3.7025.958471 US 62 EddyvilleServes Mineral Mound State Park
CaldwellPrinceton11.70018.8291279 KY 91 / KY 139 Marion, PrincetonServes Lake Barkley State Resort Park
13.11621.1081381 KY 293 Providence, Princeton
HopkinsDawson Springs24.43539.3242492 KY 109 Dawson Springs, ProvidenceServes Pennyrile Forest State Resort Park
Nortonville38.31161.65638106 I-69 north / Pennyrile Parkway Hopkinsville, MadisonvilleSigned as exits 38A (106A) (south) and 38B (106B) (east/north); east end of I-69 overlap
Muhlenberg48.04977.32748 KY 175 (Cemetery Road)
Powderly52.51884.52053 KY 181 Sacramento, GreenvilleServes Lake Malone State Park
Central City57.94793.25758 US 431 / KY 70 Drakesboro, Central CityServes Lake Malone State Park
OhioBeaver Dam74.564119.99975 US 231 Beaver Dam, Morgantown
76.757123.52877 Natcher Parkway Bowling Green, OwensboroSigned as exits 77A (south) and 77B (north)
GraysonCaneyville94.225151.64094 KY 79 Caneyville, MorgantownServes Rough River Dam State Resort Park
Leitchfield106.965172.143107 KY 259 Leitchfield, Brownsville
Clarkson111.875180.045112 KY 224 Clarkson, Millerstown
Hardin123.474198.712124 KY 84 Eastview, White Mills
Elizabethtown133214133 KY 3005 (Ring Road) Elizabethtown, Fort Knox
US 31W Byp. north Fort Knox
West end of US 31W Byp. concurrency
136.545219.748137 I-65 to Bluegrass Parkway Nashville, Lexington, LouisvilleI-65 exit 91; signed as exits 137A (south) and 137B (north).
US 31W / US 31W Byp. south / KY 61 Elizabethtown, Hodgenville
East end of US 31W Byp. concurrency; at-grade intersection
1.000 mi = 1.609 km; 1.000 km = 0.621 mi


  1. 1 2 Division of Planning. "Highway Information System Official Milepoint Route Log Extract". Kentucky Transportation Cabinet. Retrieved April 8, 2007.
  2. Richardson, Kerri & Sebastian, Terry. "Governor Beshear Announces Approval of Historic I-69 Agreement" (Press release). Office of the Governor. Archived from the original on October 1, 2011. Retrieved September 24, 2011.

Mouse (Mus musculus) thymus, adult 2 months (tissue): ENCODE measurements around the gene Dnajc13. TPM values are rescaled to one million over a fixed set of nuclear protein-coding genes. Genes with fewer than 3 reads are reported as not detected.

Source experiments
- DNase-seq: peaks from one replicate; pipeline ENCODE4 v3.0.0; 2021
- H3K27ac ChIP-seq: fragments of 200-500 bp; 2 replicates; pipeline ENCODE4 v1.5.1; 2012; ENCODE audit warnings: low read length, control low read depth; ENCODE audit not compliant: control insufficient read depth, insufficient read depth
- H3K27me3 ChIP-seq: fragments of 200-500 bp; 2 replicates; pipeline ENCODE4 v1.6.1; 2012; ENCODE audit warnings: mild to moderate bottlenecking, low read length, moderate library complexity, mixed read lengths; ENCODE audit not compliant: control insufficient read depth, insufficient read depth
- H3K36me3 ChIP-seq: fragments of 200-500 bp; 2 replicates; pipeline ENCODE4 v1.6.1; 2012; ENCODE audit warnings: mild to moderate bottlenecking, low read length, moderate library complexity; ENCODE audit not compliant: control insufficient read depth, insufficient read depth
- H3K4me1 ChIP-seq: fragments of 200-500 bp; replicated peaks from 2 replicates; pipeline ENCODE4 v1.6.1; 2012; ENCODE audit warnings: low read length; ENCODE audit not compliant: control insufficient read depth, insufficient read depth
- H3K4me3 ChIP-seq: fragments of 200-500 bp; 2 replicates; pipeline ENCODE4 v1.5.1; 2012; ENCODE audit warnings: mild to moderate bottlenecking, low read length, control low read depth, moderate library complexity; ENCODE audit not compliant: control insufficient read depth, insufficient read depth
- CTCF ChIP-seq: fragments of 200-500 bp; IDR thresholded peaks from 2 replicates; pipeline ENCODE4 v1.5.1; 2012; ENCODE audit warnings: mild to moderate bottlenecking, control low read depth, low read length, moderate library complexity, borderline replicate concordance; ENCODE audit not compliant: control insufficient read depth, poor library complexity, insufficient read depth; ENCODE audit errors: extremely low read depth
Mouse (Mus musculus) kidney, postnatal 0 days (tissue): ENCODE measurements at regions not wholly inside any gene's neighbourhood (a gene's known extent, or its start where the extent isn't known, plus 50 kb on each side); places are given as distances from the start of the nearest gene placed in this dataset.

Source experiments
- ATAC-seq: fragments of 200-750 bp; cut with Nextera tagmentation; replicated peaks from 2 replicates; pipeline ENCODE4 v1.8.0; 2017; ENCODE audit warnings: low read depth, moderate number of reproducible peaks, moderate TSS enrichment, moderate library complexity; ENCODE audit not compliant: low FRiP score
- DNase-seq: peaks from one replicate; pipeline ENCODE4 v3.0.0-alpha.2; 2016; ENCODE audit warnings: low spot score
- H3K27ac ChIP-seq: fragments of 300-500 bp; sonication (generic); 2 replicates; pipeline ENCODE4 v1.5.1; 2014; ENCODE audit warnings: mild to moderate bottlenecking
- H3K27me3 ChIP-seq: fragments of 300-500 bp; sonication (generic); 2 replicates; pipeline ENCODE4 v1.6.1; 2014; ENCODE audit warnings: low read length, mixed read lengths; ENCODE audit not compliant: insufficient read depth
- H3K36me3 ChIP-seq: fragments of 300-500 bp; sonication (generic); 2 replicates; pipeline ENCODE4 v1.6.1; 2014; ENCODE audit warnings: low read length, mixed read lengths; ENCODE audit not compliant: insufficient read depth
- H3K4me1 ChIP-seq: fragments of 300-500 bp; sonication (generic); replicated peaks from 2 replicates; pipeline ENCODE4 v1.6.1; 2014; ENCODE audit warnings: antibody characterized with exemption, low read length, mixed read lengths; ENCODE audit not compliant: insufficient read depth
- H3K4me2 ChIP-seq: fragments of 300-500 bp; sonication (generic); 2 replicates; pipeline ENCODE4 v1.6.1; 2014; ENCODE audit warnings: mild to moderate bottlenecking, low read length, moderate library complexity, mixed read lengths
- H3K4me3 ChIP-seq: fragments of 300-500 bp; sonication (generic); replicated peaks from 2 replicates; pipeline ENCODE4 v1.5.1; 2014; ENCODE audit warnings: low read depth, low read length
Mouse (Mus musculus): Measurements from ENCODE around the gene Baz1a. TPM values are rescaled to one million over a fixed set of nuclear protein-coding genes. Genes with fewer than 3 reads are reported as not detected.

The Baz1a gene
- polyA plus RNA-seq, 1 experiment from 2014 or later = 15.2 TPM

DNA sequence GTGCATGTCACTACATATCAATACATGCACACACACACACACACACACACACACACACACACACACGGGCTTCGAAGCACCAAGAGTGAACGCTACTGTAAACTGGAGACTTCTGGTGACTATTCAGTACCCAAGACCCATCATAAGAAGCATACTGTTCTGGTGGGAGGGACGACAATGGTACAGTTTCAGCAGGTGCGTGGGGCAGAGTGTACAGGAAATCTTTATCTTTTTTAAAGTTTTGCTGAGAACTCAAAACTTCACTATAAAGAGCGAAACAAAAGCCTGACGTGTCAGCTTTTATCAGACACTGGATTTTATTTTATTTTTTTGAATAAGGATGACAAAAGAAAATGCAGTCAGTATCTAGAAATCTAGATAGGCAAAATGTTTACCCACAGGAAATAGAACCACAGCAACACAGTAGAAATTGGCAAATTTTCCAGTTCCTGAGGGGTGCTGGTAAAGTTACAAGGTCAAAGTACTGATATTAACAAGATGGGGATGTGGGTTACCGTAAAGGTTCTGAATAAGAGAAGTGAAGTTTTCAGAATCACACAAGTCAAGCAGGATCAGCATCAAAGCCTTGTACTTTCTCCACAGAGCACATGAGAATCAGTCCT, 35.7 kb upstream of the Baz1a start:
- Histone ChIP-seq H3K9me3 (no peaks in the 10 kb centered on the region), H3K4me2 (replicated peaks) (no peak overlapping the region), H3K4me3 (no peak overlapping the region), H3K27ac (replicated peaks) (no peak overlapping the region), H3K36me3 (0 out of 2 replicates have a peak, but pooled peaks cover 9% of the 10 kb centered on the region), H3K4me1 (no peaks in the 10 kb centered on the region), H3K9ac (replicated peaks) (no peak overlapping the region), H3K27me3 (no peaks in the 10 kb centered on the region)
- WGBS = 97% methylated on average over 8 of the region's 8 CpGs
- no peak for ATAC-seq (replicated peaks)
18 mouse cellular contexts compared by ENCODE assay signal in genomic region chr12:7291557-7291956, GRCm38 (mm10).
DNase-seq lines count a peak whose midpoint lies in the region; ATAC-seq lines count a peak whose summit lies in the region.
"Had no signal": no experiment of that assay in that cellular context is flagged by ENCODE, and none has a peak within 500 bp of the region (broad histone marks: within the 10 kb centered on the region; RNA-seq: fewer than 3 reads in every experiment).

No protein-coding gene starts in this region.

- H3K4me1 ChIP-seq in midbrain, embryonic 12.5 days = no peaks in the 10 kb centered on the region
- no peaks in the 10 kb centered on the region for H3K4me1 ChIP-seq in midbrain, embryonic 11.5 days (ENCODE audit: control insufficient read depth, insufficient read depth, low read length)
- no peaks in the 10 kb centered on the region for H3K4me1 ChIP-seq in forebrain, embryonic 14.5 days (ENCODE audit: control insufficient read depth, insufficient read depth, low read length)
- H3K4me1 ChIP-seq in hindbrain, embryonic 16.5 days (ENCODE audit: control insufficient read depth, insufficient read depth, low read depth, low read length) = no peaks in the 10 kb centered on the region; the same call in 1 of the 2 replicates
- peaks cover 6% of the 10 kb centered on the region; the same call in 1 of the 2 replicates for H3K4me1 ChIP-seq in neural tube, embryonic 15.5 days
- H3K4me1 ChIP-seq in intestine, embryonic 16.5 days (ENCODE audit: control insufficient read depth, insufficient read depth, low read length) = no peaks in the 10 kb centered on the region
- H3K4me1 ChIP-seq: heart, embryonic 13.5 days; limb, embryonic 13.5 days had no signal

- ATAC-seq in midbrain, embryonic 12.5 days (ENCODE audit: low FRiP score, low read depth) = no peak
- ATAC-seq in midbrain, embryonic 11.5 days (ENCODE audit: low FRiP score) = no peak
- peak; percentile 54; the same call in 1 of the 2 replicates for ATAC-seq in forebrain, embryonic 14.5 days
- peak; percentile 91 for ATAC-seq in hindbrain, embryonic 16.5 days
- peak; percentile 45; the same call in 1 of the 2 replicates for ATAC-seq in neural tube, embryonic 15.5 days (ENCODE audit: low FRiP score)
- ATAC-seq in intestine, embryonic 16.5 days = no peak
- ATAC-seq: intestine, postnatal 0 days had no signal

3. Kentucky Transportation Cabinet (1965). Kentucky Official Highway Map (PDF) (Map). Frankfort: Kentucky Transportation Cabinet. Retrieved December 15, 2015.
  4. State-wide Highway Planning Survey (1988). Kentucky Official Highway Map (PDF) (Map). Franfort: Kentucky State Highway Department. Retrieved July 22, 2014.
  5. HR 1195 Text
  6. "KY I-69 Designation Cruises Through Congress" (Press release). Office of Representative Whitfield. May 4, 2008.
  7. Interstate 69 Legislation, Tristate Homepage.com
  8. "President Bush Signs HR 1195" (Press release). The White House. June 6, 2008.
  9. Stinnett, Chuck (October 25, 2011). "Kentucky Gov. Steve Beshear Unveils I-69 Signs". Henderson Gleaner. Retrieved October 26, 2011.
  10. Todd, Keith (December 15, 2012). "I-69 is Official with New Signs and Mile Points in Lyon, Hopkins & Trigg Counties". SurfKY News. Retrieved December 30, 2012.
  11. Kentucky Transportation Cabinet (2012). Official Highway Map (Map). Frankfort: Kentucky Transportation Cabinet.

Route map: Bing / Google